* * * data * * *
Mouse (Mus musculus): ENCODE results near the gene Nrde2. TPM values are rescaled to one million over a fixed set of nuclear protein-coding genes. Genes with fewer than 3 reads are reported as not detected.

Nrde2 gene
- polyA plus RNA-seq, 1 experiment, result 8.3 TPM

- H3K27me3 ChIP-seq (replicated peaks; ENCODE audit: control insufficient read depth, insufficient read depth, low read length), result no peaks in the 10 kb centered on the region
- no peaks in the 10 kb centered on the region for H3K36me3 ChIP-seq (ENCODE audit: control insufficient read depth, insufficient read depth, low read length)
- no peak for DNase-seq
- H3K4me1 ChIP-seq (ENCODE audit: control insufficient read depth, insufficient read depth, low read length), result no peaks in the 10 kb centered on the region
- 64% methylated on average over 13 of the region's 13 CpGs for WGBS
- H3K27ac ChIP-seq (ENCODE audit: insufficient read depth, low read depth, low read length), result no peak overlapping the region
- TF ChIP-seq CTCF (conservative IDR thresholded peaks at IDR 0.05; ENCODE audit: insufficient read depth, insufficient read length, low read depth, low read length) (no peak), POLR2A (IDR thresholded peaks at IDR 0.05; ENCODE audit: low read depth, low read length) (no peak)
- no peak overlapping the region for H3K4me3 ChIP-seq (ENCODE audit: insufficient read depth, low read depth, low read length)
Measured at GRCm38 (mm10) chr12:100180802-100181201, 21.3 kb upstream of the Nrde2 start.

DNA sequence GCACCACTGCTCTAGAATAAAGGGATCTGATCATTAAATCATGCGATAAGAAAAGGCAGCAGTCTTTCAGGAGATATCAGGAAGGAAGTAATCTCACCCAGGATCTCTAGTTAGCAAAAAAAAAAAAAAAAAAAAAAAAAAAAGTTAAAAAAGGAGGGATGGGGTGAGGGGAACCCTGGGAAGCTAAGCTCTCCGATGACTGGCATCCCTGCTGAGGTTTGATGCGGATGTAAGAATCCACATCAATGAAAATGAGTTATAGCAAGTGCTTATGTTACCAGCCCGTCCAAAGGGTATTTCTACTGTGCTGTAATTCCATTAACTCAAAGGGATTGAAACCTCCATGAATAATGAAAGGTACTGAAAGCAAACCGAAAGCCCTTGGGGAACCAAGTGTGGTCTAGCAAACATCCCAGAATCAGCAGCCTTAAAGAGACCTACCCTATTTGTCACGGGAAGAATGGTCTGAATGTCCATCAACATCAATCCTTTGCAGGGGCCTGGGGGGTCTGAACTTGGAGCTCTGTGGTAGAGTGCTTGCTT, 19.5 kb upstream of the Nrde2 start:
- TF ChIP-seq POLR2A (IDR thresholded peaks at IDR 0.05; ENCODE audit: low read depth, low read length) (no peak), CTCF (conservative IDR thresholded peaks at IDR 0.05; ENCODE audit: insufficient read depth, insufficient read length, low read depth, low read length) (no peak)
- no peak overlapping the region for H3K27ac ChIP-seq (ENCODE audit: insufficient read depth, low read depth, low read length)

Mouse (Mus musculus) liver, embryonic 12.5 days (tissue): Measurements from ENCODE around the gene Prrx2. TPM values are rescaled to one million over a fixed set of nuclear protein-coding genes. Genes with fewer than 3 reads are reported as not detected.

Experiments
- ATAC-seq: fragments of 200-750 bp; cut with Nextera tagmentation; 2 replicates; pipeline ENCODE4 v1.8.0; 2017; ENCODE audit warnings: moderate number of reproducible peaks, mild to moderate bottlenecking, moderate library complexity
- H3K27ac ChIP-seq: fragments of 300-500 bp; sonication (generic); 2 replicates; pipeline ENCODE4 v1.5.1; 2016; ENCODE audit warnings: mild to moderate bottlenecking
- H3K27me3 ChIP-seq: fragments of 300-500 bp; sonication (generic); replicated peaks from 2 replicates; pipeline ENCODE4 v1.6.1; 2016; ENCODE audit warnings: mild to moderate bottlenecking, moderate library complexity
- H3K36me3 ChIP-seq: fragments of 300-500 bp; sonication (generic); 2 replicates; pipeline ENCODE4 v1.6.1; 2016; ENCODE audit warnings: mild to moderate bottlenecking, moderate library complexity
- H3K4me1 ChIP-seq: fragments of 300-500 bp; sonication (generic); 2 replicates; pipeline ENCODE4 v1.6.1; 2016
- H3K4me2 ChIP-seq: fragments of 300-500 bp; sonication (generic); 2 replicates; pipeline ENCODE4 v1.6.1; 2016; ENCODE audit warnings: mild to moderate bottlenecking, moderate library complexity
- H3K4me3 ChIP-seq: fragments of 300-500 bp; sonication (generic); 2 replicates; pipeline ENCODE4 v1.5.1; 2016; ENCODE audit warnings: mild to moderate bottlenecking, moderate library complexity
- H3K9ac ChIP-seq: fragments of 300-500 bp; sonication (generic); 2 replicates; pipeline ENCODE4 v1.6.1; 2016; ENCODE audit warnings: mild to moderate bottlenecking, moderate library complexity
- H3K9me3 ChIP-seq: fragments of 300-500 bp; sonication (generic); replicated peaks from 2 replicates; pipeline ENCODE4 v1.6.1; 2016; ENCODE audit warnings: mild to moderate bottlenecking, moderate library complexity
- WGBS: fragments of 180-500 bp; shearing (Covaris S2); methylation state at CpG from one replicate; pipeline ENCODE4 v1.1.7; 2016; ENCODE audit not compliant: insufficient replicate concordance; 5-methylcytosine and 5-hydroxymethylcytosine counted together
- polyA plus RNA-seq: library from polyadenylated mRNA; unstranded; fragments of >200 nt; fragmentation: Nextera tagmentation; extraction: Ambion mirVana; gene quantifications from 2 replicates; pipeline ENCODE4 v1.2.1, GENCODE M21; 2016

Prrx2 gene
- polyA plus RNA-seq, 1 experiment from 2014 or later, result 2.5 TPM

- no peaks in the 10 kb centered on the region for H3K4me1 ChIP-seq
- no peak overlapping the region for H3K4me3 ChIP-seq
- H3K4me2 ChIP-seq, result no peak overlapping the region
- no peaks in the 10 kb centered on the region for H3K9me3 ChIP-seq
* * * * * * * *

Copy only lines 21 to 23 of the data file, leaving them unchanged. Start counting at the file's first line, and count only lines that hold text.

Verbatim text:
- H3K36me3 ChIP-seq: fragments of 300-500 bp; sonication (generic); 2 replicates; pipeline ENCODE4 v1.6.1; 2016; ENCODE audit warnings: mild to moderate bottlenecking, moderate library complexity
- H3K4me1 ChIP-seq: fragments of 300-500 bp; sonication (generic); 2 replicates; pipeline ENCODE4 v1.6.1; 2016
- H3K4me2 ChIP-seq: fragments of 300-500 bp; sonication (generic); 2 replicates; pipeline ENCODE4 v1.6.1; 2016; ENCODE audit warnings: mild to moderate bottlenecking, moderate library complexity